Background: Problem exploration includes identifying, framing, and defining design problems and bounding problem spaces. Intentional and unintentional changes in problem understanding naturally occur as designers explore design problems to create solutions. Through problem exploration, new perspectives on the problem can emerge along with new and diverse ideas for solutions. By considering multiple problem perspectives varying in scope and focus, designers position themselves to increase their understandings of the “real” problem and engage in more diverse idea generation processes leading to an increasing variety of potential solutions.
Purpose/Hypothesis: The purpose of this study was to investigate systematic patterns in problem exploration in the early design phases of mechanical engineers.
Design/Method: Thirty-five senior undergraduate students and experienced designers with mechanical engineering backgrounds worked individually following a think-aloud protocol. They explored problems and generated solutions for two of four randomly assigned design problems. After generating solutions, participants framed and rewrote problem statements to reflect their perspectives on the design problem their solutions addressed. Thematic analysis and a priori codes guided the identification of problem exploration patterns within and across problems.
Results: The set of patterns in engineers' problem exploration that emerged from the analysis documents alternative strategies in exploring problems to arrive at solutions. The results provide evidence that engineering designers, working individually, apply both problem-specific and more general strategies to explore design problems.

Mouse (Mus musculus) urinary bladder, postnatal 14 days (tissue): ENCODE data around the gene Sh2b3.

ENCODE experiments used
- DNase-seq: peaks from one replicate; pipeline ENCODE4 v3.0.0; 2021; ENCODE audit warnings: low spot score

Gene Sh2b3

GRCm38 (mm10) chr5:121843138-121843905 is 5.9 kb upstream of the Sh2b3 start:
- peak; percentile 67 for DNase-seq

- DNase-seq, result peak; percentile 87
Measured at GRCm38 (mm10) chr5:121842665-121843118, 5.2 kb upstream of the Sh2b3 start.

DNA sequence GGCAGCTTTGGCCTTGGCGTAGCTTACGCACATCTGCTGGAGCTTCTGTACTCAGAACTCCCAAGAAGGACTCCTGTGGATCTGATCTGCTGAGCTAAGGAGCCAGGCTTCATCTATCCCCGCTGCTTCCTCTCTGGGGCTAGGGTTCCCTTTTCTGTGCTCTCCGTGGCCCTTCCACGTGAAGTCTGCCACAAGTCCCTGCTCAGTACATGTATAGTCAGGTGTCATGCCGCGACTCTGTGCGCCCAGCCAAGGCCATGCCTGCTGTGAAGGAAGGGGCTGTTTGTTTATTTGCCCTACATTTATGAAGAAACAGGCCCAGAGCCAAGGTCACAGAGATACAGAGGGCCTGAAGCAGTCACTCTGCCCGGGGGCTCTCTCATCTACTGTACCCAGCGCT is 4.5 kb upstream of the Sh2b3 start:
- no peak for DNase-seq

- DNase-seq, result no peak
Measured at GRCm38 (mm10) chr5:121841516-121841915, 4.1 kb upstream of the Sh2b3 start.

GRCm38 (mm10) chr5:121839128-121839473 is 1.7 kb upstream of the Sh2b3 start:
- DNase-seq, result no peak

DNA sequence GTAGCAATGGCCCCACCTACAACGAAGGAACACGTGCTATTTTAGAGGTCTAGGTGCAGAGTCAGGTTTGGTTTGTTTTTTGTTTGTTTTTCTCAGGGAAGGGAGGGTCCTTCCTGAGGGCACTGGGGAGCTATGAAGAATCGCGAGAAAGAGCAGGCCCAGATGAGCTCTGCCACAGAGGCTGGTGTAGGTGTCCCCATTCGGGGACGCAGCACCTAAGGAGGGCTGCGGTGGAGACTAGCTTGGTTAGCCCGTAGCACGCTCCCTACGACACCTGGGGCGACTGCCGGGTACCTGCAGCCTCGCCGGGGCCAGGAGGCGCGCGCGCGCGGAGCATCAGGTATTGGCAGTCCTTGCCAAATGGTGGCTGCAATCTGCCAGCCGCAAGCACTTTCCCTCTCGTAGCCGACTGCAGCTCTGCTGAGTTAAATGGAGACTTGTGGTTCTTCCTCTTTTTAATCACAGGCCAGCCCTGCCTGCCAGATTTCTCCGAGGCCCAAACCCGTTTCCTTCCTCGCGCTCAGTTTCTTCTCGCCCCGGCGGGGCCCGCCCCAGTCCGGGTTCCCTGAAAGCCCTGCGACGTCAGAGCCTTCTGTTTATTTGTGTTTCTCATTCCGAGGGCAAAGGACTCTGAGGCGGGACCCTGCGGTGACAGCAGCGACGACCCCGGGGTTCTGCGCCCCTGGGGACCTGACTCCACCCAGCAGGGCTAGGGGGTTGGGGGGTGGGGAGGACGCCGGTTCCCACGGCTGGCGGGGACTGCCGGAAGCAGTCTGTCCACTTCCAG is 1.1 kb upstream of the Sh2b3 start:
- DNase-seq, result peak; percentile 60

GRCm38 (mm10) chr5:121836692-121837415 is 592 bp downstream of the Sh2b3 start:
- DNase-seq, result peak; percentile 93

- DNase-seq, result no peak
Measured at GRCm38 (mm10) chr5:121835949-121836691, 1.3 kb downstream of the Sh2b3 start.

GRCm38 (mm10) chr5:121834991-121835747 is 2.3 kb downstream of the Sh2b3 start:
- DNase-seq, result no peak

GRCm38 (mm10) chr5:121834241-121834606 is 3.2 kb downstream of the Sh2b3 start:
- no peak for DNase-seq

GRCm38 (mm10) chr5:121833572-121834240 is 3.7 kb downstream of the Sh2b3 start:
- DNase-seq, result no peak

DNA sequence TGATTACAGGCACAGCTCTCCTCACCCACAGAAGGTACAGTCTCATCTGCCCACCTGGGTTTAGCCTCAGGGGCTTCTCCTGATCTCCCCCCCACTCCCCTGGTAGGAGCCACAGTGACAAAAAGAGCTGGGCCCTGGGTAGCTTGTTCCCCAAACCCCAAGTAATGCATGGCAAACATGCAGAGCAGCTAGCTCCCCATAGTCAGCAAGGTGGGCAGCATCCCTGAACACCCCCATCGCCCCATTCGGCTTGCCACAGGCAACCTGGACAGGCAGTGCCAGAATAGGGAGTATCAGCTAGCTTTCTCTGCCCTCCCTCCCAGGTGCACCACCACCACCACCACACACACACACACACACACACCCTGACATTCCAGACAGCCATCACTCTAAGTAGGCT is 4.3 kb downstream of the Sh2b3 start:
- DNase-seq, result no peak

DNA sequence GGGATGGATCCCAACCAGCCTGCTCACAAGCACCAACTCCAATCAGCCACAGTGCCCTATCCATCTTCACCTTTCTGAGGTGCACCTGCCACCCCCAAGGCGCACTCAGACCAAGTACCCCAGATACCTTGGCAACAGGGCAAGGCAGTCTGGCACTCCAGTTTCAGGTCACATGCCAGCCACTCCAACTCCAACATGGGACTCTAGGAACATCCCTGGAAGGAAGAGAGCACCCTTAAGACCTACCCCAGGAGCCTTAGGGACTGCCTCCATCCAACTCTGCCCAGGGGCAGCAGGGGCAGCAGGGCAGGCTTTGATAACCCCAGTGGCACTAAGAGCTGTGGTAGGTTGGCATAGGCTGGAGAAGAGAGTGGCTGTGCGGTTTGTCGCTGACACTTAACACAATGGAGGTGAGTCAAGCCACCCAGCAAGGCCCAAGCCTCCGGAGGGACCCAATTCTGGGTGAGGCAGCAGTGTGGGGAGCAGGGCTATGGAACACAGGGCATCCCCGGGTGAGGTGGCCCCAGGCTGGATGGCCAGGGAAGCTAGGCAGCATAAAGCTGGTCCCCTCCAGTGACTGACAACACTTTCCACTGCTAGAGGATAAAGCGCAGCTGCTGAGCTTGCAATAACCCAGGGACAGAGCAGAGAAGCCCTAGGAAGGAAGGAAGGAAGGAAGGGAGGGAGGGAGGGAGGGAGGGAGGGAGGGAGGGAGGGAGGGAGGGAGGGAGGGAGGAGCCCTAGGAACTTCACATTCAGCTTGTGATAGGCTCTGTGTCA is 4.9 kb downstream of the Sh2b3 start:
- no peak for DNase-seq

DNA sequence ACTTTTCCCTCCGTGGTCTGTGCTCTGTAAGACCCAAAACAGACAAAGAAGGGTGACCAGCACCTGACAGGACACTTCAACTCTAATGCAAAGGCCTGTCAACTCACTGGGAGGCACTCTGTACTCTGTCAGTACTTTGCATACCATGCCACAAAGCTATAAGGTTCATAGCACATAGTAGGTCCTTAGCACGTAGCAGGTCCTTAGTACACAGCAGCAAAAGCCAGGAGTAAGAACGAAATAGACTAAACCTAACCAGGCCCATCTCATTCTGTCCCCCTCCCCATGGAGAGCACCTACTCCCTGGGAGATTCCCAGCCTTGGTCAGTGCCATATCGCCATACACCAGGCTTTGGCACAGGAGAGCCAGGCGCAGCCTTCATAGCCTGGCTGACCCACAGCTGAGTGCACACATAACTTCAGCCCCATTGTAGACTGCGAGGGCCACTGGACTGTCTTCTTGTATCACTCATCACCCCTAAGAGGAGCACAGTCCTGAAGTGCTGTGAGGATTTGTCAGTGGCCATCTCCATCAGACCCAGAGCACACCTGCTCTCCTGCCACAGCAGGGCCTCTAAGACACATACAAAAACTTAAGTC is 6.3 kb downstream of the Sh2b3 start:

Conclusions: Our study identified common patterns in the explorations of presented problems by individual engineering designers. The observed patterns, described as Problem Exploration Perspectives, capture alternative approaches to discovering problems and taking multiple problem perspectives during design. Learning about Problem Exploration Perspectives may be helpful in creating alternative perspectives on a design problem, potentially leading to more varied and innovative solutions. This paper concludes with an extended example illustrating the process of applying Problem Exploration Perspectives to move between problem perspectives to generate varied design outcomes.
Available at: http://works.bepress.com/seda-yilmaz/57/